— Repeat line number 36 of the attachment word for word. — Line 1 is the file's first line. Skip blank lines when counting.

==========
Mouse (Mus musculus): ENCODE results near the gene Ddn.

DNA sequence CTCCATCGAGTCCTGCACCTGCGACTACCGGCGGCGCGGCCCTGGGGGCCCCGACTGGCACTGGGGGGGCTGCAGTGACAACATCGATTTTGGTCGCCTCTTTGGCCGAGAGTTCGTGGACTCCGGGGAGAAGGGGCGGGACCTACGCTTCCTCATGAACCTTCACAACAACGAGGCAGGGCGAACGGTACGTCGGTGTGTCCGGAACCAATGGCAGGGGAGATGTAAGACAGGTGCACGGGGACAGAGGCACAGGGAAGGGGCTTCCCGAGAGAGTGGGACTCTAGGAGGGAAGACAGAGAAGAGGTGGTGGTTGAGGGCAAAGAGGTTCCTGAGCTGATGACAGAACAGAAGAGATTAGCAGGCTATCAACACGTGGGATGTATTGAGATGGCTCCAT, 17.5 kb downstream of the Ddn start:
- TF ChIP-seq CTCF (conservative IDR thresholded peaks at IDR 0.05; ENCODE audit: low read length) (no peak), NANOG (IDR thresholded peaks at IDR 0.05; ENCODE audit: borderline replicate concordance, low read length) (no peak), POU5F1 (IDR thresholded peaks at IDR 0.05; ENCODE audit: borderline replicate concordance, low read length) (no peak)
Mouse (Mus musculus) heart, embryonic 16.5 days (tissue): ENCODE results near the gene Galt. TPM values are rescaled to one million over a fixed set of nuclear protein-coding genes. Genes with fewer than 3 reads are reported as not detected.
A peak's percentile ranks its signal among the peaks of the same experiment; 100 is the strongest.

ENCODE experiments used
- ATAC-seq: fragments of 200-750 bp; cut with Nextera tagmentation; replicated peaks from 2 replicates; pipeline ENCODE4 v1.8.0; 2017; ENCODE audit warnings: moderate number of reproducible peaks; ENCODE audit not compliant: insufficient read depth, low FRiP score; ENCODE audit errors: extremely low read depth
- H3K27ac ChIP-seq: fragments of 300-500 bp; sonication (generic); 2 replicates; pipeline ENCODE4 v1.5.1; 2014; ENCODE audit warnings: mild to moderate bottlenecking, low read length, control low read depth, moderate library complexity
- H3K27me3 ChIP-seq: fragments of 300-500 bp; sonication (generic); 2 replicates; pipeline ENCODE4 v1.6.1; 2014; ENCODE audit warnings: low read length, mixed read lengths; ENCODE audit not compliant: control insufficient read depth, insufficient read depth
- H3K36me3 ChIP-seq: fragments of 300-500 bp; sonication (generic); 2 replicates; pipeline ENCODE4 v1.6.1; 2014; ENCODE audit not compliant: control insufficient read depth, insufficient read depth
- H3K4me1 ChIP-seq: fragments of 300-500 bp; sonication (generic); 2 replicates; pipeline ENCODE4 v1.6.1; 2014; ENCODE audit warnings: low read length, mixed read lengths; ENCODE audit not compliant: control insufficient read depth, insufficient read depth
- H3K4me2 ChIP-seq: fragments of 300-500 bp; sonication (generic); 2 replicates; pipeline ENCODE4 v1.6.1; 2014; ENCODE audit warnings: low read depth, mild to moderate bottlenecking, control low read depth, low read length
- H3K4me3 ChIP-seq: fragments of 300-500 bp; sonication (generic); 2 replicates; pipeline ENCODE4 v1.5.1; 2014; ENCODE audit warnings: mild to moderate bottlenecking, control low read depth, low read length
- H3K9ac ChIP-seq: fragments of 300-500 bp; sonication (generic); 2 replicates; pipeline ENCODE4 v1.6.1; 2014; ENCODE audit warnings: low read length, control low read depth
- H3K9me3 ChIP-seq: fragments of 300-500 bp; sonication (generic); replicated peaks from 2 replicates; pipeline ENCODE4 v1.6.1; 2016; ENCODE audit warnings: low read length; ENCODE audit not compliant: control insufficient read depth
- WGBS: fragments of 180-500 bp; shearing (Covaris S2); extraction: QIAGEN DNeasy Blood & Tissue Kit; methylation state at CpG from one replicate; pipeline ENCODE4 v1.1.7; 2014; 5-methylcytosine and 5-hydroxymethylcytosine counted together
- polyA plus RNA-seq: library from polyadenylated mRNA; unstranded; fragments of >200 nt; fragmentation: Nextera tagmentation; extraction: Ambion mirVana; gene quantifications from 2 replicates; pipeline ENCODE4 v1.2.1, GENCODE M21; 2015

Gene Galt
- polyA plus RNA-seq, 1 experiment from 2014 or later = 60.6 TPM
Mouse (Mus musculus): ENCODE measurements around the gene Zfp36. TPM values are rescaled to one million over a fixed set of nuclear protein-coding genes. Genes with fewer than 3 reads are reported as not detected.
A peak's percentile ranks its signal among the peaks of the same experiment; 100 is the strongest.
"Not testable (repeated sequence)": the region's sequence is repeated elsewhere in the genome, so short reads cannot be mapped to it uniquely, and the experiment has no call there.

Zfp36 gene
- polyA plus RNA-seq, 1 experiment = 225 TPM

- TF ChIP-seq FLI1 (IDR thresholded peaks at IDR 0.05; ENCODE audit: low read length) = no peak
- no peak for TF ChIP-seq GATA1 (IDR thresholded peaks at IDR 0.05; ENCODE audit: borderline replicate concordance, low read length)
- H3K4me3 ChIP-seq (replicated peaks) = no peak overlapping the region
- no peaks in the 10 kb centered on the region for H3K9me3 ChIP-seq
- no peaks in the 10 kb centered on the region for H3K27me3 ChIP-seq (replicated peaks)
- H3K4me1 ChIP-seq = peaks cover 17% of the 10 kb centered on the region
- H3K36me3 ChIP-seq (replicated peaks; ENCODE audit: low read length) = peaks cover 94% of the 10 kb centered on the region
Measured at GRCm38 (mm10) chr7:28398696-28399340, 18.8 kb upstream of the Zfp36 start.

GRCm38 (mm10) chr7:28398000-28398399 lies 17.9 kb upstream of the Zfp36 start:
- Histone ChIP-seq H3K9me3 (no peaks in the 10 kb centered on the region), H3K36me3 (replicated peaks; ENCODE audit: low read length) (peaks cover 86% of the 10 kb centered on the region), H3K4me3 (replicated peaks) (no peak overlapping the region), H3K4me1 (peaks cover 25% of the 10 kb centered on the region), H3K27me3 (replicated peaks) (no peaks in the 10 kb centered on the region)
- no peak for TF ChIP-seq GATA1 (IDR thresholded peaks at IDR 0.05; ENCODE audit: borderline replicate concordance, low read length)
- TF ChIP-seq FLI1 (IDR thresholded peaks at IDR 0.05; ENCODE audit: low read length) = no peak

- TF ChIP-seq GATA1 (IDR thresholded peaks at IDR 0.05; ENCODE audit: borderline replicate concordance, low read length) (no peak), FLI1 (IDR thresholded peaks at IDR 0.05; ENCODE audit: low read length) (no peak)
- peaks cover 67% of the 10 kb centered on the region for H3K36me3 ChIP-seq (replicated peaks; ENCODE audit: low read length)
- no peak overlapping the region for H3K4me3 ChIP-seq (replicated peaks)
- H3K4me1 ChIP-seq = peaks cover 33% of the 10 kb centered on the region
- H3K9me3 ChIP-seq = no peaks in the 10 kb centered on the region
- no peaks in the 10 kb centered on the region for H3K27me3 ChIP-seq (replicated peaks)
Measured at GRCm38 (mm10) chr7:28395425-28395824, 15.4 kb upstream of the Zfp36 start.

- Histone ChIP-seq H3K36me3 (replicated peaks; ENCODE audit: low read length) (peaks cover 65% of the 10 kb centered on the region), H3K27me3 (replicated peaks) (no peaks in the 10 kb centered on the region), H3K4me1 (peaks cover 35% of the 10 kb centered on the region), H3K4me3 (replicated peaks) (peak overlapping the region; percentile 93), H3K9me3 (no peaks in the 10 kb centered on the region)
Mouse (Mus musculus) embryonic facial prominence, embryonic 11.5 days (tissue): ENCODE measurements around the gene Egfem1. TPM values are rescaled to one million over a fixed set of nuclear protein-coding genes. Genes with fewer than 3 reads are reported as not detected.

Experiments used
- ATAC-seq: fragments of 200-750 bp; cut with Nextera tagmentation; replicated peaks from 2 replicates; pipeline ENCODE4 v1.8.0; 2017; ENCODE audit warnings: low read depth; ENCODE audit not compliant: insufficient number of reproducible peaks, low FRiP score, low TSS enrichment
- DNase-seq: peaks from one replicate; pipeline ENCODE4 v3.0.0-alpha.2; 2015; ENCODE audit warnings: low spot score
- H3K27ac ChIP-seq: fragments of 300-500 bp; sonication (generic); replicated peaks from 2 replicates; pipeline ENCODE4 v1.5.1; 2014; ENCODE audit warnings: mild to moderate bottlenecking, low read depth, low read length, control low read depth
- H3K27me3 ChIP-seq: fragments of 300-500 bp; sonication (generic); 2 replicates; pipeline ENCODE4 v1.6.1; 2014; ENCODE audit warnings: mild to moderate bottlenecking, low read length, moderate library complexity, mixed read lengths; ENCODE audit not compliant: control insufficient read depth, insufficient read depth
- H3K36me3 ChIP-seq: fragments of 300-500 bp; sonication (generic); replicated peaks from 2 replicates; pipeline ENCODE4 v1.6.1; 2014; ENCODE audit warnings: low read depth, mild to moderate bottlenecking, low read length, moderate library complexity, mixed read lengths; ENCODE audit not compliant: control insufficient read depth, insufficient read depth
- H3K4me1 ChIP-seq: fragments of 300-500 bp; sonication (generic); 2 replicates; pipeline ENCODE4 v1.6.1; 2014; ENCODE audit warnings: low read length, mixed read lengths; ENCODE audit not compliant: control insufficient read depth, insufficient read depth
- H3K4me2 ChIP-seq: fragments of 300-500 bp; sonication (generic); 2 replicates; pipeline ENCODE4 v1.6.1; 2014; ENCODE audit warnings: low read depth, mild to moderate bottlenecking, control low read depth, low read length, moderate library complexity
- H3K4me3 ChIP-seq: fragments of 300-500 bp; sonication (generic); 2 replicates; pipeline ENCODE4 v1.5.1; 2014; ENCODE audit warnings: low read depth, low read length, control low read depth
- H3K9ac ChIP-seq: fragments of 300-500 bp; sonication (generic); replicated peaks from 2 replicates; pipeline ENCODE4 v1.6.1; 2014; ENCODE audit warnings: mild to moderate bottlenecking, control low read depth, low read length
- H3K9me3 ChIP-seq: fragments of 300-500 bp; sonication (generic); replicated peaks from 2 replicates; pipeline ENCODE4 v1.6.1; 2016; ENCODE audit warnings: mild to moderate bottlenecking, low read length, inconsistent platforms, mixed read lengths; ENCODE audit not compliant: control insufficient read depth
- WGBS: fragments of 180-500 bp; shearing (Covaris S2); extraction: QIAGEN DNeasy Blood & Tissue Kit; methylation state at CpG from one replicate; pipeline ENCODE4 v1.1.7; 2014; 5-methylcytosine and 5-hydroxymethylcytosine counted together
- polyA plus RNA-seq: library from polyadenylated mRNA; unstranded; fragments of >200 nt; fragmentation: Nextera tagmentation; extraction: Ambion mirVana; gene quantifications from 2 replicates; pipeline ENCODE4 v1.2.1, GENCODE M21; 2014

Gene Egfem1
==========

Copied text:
- TF ChIP-seq FLI1 (IDR thresholded peaks at IDR 0.05; ENCODE audit: low read length) = no peak